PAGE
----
Unlike the majority of the amazing hiking trails in Whistler and Garibaldi Park, the Brew Lake trail is dog friendly. Your dog will go insane with excitement when he spots the bizarre little swimming mice that can be found on the far shore of the lake amongst the boulders. They run around in pairs, oddly not taking notice of humans. Chasing each other along the shores and in and under the water remarkably fast providing an unusual show. For a look at some of the best dog friendly hiking trails around Whistler try here..
There are no campsite facilities at Brew Lake, just a beautiful wilderness paradise. If you want civilized comfort, hike up towards Mount Brew and you will come to the Brew Hut. An elaborate two level hut that is well equipped and capable of accommodating over dozen people! Popular in the winter with skiers, the Brew Hut is rarely used in the summer. Maintained by the Varsity Outdoor Club of UBC, the hut is insulated, has a wood stove, gas stove, lantern and a nearby outhouse. With the scarcity of firewood though, don't expect to use the wood stove in the summer as this is a luxury reserved for the cold winters. In the summer months the Brew Hut is more of a curiosity to explore than an essential shelter as it is the rest of the year. If you do stay at the Brew Hut the VOC requests a $10 usage fee, per person, per night and there is a drop-box at the hut for that purpose.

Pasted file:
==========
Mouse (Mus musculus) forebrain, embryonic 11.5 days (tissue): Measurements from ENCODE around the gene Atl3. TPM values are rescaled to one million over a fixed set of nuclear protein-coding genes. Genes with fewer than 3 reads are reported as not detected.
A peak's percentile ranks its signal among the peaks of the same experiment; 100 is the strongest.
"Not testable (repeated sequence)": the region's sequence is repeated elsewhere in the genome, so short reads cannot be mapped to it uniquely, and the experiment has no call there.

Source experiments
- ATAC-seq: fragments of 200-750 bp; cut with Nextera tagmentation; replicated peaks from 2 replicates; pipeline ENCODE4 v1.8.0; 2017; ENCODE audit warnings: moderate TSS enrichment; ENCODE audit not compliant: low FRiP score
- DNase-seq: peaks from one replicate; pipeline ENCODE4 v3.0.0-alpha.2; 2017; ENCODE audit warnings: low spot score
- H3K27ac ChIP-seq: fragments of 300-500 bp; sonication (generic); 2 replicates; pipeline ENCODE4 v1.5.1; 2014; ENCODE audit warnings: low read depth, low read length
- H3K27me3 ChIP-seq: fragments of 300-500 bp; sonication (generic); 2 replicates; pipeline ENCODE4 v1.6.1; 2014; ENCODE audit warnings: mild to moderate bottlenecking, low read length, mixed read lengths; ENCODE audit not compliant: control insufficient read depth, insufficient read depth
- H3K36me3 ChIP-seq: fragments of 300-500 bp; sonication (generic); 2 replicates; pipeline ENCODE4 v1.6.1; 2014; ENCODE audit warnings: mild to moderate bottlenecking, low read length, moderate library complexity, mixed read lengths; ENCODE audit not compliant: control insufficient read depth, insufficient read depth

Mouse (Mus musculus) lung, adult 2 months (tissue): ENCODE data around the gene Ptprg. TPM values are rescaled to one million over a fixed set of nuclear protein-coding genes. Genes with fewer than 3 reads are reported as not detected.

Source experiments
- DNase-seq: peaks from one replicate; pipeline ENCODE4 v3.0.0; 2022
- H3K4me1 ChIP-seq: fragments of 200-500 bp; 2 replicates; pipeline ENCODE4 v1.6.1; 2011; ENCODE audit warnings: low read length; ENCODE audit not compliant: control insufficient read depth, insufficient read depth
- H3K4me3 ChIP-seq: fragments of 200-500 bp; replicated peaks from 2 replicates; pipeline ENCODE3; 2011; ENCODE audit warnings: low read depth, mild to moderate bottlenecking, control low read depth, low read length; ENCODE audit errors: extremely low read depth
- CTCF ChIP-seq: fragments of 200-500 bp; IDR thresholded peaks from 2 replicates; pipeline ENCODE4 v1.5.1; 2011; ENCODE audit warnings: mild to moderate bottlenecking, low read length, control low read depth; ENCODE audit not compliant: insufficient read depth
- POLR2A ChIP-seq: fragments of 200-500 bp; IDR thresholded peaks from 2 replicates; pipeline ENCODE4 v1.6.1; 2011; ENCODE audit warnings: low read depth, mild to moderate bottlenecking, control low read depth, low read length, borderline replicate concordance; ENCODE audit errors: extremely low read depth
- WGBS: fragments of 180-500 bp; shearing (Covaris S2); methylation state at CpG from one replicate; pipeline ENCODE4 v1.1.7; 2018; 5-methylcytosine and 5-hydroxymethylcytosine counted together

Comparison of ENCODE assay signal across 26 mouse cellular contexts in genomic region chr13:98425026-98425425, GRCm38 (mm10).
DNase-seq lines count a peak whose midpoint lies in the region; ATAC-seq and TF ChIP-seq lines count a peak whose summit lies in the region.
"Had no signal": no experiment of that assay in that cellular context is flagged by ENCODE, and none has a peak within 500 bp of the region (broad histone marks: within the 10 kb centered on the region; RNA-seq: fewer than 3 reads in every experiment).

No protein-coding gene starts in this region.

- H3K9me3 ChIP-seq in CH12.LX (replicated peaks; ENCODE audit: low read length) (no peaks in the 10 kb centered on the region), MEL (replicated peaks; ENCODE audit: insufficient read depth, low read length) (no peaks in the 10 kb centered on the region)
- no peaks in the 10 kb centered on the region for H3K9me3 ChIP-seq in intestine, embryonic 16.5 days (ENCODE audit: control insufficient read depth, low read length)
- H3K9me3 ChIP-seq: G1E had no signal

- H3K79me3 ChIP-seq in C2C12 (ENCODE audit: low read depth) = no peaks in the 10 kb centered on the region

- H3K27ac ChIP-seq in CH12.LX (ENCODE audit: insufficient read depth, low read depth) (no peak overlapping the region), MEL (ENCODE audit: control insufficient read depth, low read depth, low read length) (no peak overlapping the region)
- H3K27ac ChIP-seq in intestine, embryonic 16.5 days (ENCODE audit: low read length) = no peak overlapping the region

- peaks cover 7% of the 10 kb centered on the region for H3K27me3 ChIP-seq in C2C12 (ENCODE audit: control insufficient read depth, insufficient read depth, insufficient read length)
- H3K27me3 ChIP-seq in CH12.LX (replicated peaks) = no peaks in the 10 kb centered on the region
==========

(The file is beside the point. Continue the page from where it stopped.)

Brew Lake Trail Map & Trailhead Directions
Printer, smartphone and tablet friendly. Designed to fit standard printers and copiers. To print: Right Click on the map, save image as, save to desktop, then open the image and print on standard size printer paper. Cell coverage is reliable for most of the trail and the vicinity of Brew Lake and Mount Brew so you will likely be able to access the internet if you have a data plan, however saving this image may be a good idea if you can't get a signal. There are two maps here as finding the unmarked trailhead is very difficult if you don't have a map handy. Once you find the trail however, you will be able to keep to it fairly easily.
From the Sea to Sky Highway (16 kilometres south of Whistler Village at Village Gate Boulevard), turn right onto Brew Creek Road(the next turnoff after the Callaghan Valley turnoff to Whistler Olympic Park). Use this map to find the trailhead as there are no signs and the trail is not visible from the logging road. This route is considerably shorter than the longer, train track trespassing route that has been used in the past. If you are driving from Vancouver, Brew Creek Road is the first left after Brandywine Falls Provincial Park.